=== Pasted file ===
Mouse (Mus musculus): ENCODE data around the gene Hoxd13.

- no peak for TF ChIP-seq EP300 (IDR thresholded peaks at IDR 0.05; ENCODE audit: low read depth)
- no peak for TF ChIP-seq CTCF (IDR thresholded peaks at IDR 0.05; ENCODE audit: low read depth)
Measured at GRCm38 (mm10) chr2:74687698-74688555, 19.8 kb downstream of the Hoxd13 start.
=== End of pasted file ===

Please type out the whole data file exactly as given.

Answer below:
Mouse (Mus musculus): ENCODE data around the gene Hoxd13.

- no peak for TF ChIP-seq EP300 (IDR thresholded peaks at IDR 0.05; ENCODE audit: low read depth)
- no peak for TF ChIP-seq CTCF (IDR thresholded peaks at IDR 0.05; ENCODE audit: low read depth)
Measured at GRCm38 (mm10) chr2:74687698-74688555, 19.8 kb downstream of the Hoxd13 start.